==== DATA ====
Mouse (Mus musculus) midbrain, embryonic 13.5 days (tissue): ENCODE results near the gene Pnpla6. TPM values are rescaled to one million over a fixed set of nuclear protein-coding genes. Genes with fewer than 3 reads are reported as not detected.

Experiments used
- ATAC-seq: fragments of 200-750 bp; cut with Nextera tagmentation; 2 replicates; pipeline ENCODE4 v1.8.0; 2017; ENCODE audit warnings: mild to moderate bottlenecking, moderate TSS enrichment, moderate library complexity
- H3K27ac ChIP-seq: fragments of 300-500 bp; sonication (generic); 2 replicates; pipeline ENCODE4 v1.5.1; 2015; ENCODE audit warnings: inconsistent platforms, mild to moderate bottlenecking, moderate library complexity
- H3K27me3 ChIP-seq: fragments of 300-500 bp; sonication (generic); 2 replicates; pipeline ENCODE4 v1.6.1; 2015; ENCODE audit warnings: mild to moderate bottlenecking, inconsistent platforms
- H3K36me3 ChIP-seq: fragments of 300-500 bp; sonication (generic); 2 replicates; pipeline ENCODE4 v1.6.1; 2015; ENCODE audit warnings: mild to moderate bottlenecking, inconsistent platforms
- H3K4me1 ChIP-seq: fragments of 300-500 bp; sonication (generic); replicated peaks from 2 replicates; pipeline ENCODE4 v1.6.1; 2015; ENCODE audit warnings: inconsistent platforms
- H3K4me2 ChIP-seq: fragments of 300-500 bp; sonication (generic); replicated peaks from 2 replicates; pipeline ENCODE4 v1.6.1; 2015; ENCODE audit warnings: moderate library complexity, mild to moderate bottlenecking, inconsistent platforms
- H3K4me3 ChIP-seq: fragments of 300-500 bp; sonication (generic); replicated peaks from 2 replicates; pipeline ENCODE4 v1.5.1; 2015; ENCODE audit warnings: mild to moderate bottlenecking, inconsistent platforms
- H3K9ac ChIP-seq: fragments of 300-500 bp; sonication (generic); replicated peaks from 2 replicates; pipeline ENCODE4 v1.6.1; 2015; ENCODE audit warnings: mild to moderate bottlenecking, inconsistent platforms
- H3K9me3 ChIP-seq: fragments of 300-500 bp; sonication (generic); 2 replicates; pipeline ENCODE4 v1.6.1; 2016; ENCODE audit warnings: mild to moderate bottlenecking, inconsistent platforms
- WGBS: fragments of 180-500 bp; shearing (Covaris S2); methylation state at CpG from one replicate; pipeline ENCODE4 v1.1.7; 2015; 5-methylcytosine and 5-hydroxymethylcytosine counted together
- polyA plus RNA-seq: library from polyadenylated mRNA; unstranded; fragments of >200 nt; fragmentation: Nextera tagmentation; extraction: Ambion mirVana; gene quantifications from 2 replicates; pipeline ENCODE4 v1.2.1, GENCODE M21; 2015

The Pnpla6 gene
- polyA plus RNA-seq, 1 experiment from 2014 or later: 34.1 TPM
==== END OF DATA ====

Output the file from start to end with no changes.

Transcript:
Mouse (Mus musculus) midbrain, embryonic 13.5 days (tissue): ENCODE results near the gene Pnpla6. TPM values are rescaled to one million over a fixed set of nuclear protein-coding genes. Genes with fewer than 3 reads are reported as not detected.

Experiments used
- ATAC-seq: fragments of 200-750 bp; cut with Nextera tagmentation; 2 replicates; pipeline ENCODE4 v1.8.0; 2017; ENCODE audit warnings: mild to moderate bottlenecking, moderate TSS enrichment, moderate library complexity
- H3K27ac ChIP-seq: fragments of 300-500 bp; sonication (generic); 2 replicates; pipeline ENCODE4 v1.5.1; 2015; ENCODE audit warnings: inconsistent platforms, mild to moderate bottlenecking, moderate library complexity
- H3K27me3 ChIP-seq: fragments of 300-500 bp; sonication (generic); 2 replicates; pipeline ENCODE4 v1.6.1; 2015; ENCODE audit warnings: mild to moderate bottlenecking, inconsistent platforms
- H3K36me3 ChIP-seq: fragments of 300-500 bp; sonication (generic); 2 replicates; pipeline ENCODE4 v1.6.1; 2015; ENCODE audit warnings: mild to moderate bottlenecking, inconsistent platforms
- H3K4me1 ChIP-seq: fragments of 300-500 bp; sonication (generic); replicated peaks from 2 replicates; pipeline ENCODE4 v1.6.1; 2015; ENCODE audit warnings: inconsistent platforms
- H3K4me2 ChIP-seq: fragments of 300-500 bp; sonication (generic); replicated peaks from 2 replicates; pipeline ENCODE4 v1.6.1; 2015; ENCODE audit warnings: moderate library complexity, mild to moderate bottlenecking, inconsistent platforms
- H3K4me3 ChIP-seq: fragments of 300-500 bp; sonication (generic); replicated peaks from 2 replicates; pipeline ENCODE4 v1.5.1; 2015; ENCODE audit warnings: mild to moderate bottlenecking, inconsistent platforms
- H3K9ac ChIP-seq: fragments of 300-500 bp; sonication (generic); replicated peaks from 2 replicates; pipeline ENCODE4 v1.6.1; 2015; ENCODE audit warnings: mild to moderate bottlenecking, inconsistent platforms
- H3K9me3 ChIP-seq: fragments of 300-500 bp; sonication (generic); 2 replicates; pipeline ENCODE4 v1.6.1; 2016; ENCODE audit warnings: mild to moderate bottlenecking, inconsistent platforms
- WGBS: fragments of 180-500 bp; shearing (Covaris S2); methylation state at CpG from one replicate; pipeline ENCODE4 v1.1.7; 2015; 5-methylcytosine and 5-hydroxymethylcytosine counted together
- polyA plus RNA-seq: library from polyadenylated mRNA; unstranded; fragments of >200 nt; fragmentation: Nextera tagmentation; extraction: Ambion mirVana; gene quantifications from 2 replicates; pipeline ENCODE4 v1.2.1, GENCODE M21; 2015

The Pnpla6 gene
- polyA plus RNA-seq, 1 experiment from 2014 or later: 34.1 TPM